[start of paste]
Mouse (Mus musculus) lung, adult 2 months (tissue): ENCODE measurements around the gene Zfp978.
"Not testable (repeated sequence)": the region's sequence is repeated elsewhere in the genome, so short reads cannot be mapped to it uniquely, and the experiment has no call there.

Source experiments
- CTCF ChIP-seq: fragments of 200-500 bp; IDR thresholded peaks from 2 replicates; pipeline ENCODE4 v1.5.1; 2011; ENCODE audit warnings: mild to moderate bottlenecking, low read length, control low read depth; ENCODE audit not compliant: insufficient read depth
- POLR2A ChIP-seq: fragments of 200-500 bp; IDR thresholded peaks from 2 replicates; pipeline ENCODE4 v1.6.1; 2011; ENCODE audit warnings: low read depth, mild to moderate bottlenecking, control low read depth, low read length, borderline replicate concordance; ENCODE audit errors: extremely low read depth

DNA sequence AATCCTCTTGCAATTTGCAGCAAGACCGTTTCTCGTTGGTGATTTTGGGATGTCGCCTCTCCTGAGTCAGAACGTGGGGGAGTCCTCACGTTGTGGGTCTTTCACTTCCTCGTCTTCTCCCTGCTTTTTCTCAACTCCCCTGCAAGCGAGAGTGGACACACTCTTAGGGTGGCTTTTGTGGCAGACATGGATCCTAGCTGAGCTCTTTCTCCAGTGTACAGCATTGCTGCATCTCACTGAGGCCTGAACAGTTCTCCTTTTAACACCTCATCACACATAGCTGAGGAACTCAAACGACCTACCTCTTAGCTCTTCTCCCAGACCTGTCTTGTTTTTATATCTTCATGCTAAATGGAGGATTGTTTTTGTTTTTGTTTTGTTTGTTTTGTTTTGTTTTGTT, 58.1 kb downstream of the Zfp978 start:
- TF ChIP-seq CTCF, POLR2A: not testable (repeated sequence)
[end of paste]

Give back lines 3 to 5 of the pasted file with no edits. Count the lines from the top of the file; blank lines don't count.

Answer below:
Source experiments
- CTCF ChIP-seq: fragments of 200-500 bp; IDR thresholded peaks from 2 replicates; pipeline ENCODE4 v1.5.1; 2011; ENCODE audit warnings: mild to moderate bottlenecking, low read length, control low read depth; ENCODE audit not compliant: insufficient read depth
- POLR2A ChIP-seq: fragments of 200-500 bp; IDR thresholded peaks from 2 replicates; pipeline ENCODE4 v1.6.1; 2011; ENCODE audit warnings: low read depth, mild to moderate bottlenecking, control low read depth, low read length, borderline replicate concordance; ENCODE audit errors: extremely low read depth